Matters Column

The choices ahead: borrow, raise taxes or cut expenses

November 17, 2012
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The federal income tax may be the cause of the end of our culture as we have known it. It will not be due to its complexity or cost of compliance. It will be because the power to tax one person for the benefit of another is an irresistible tool of political power.

What the president has to understand is if you kill the economy through excess taxation, you destroy your source of funds with which to restructure our culture. Currently, those funds are being borrowed. That cannot go on permanently without disastrous results. That means that eventually taxes will have to be raised or spending cut.

Borrow, raise taxes or cut expenses: Those are the choices we face.

Borrowing is the easiest and most damaging in the long run. You can avoid alienating people with high incomes and avoid alienating people who are receiving entitlements. The term “kicking the can down the road” is an accurate visual depiction of the process.

Politics runs in voting cycles: “Let the people who follow me in office deal with the problem.” Like any family, business or political unit the long-term ramifications are disastrous, but that's the next officeholder’s problem. This is a job for Dave Ramsey.

Cutting cost is the hardest. To the extent it needs to be done, everybody’s ox will get gored. It is the best long-term solution but, politically, it is the hardest.

Liberals will show Grandma being pushed over a cliff. Government contractors will use every lobbyist alive to twist arms and call in chits. Cutting wages and benefits and staff from bloated payrolls will set northern Virginia and western Maryland on fire with heated rhetoric about how government employees have sacrificed their lives for you. Is it a sacrifice if your pay and benefits far exceed the people’s for whom you sacrificed? Our military will have to become smaller and more efficient.

Raising taxes is the most likely tool. Half the population does not pay income tax. How hard is it politically to sell the idea that I am going to take another person’s money and give it to you? We just elected a president who achieved that position based on pretty much that platform.

Immigrants used to come to America for the opportunities. Today, they come for the benefits. If you are new to America and a man says, “Vote for me and all your needs will be met for free,” who are you going to vote for? You just saw it happen.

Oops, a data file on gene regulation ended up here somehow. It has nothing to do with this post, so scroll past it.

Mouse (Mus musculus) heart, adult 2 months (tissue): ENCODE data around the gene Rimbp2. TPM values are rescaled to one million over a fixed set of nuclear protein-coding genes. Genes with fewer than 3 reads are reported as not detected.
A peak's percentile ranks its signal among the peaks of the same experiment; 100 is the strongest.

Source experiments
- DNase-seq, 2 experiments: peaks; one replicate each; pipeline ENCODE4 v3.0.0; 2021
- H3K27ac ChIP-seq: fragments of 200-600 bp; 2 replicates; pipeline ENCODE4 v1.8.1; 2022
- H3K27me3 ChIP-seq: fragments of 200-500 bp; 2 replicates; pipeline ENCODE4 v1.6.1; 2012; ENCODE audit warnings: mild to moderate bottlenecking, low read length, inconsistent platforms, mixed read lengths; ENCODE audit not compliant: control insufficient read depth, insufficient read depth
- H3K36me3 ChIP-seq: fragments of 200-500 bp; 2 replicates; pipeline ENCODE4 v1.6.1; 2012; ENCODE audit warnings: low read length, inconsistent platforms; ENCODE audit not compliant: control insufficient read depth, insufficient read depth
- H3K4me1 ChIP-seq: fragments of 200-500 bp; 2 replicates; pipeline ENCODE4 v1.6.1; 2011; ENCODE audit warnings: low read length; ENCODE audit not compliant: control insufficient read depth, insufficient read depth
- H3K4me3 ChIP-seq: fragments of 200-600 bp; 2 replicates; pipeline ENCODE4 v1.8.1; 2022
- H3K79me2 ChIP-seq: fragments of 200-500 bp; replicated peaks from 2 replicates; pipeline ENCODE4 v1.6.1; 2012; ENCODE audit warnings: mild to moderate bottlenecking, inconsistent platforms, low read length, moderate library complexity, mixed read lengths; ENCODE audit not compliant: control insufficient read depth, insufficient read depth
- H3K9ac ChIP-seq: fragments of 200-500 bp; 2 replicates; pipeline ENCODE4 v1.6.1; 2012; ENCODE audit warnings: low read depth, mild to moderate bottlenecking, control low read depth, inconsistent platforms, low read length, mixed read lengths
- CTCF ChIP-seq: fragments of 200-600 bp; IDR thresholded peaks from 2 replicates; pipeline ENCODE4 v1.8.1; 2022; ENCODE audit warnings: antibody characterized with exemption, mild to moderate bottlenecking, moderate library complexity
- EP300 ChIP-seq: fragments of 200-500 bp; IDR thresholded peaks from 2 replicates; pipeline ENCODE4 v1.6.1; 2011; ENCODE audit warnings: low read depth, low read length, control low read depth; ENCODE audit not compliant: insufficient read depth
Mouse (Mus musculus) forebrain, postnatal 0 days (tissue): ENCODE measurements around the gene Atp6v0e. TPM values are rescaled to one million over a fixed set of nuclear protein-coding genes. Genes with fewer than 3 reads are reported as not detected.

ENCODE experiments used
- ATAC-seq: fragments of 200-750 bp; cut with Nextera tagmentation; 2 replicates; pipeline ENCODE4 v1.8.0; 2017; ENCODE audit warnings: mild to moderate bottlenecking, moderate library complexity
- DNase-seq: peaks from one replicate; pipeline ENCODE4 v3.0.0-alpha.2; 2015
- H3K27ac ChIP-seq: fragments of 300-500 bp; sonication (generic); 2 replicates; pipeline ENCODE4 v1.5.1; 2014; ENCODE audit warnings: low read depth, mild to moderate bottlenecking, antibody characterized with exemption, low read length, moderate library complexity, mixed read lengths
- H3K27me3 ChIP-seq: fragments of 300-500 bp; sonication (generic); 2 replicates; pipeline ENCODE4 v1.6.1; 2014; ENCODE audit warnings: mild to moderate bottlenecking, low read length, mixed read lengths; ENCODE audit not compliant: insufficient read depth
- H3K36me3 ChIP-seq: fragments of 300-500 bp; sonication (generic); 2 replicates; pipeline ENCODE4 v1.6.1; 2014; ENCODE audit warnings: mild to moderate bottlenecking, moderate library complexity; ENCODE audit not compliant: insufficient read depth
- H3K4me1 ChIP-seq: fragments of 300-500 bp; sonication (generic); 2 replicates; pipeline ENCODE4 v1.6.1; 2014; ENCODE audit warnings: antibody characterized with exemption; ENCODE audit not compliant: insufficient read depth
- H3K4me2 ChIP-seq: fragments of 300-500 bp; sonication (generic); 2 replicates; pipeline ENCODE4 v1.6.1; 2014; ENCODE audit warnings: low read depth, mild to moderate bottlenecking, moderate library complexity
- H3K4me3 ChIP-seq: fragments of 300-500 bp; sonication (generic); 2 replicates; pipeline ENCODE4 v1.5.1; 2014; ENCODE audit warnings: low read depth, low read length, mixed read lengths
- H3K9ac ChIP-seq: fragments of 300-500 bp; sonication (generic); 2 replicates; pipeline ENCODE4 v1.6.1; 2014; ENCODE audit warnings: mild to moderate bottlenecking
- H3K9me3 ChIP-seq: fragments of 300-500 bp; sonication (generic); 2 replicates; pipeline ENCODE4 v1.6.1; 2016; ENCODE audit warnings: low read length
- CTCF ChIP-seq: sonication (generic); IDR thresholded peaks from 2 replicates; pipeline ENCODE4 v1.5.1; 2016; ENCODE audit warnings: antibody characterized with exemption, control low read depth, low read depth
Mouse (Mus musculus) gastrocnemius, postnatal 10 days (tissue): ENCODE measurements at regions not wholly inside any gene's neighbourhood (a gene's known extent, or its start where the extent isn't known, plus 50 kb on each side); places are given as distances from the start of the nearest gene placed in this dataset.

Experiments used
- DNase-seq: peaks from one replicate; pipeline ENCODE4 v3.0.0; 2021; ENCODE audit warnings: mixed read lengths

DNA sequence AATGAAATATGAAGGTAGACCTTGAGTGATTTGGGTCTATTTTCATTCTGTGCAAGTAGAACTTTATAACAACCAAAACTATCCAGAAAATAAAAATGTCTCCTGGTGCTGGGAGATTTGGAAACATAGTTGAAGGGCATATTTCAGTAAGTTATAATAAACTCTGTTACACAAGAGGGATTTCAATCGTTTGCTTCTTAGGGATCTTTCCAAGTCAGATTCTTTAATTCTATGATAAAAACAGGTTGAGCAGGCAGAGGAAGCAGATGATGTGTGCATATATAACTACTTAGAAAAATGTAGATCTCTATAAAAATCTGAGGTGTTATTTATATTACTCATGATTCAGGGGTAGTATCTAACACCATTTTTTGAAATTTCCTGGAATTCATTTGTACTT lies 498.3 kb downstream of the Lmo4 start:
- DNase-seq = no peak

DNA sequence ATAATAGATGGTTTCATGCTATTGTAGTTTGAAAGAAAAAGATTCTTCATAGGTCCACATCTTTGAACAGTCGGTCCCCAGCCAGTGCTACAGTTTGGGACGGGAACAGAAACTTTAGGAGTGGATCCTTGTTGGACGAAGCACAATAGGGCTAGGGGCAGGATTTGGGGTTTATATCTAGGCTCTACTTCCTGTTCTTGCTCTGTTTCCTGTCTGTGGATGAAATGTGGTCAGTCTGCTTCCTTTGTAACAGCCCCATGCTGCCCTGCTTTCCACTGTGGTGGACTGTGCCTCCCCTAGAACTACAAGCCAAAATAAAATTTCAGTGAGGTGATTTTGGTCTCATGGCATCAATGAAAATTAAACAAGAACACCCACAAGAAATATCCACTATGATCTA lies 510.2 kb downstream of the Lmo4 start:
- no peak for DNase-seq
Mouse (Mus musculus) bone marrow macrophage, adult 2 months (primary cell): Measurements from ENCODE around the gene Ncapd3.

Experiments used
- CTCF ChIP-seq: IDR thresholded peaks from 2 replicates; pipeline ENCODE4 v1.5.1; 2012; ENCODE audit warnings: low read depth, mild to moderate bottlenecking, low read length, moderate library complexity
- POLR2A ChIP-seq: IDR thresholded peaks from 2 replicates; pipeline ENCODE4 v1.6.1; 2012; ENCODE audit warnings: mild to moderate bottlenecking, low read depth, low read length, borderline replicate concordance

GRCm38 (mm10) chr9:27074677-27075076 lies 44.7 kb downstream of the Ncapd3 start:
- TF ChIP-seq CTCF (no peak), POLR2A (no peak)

Conservatives failed to make their case. They let personality defeat competence. Remember, a little bit over 50 percent of our voting population voted to follow the policy of tax and spend. Now that the rant is over, what’s the plan?

A major overhaul of the tax system is unlikely. The flat tax was a dream, and a national sales tax is highly unlikely to be put in place. I think it is safe to say higher-income people will pay more income tax and there will be some cost cutting, but entitlements will remain because they are viewed as entitlements.

The election is over, so now small business must deal with the coming results. We are going to have to plan better and think harder to preserve our assets.

The man in the White House intends to use your assets to implement his social restructuring. The financial cliff coming January first is real. If we had a pragmatist as president, I would be confident that a deal would be cut. Having an ideologue as president has some special dangers. Someone with a business background would negotiate to improve the economy and get us going economically. A president who wants to restructure our culture is going to be less likely to negotiate a deal that will enhance the position of small business.

In the next six months, the backroom folks with pocket protectors are going to be your Spartan defense in protecting your assets. The attorneys and accountants are going to need to pay close attention to what is going on in Washington.

As an example, if the estate tax is allowed to revert to its former parameters, beneficiaries of people of modest estates will see their parents hard-earned savings confiscated by Washington for their agenda instead of paying for grandkids’ education. Sharp pencils and even sharper minds will be needed to salvage what you can of your legacy.

Be sure to stay in touch with your financial  and legal team. It is times like this that their fees will pale in comparison to the benefits. We lost the election but still have the tools to mitigate the damages.

Paul Hense is the retired president of local accounting firm Hense & Associates. He also is past chairman of the Small Business Association of Michigan.

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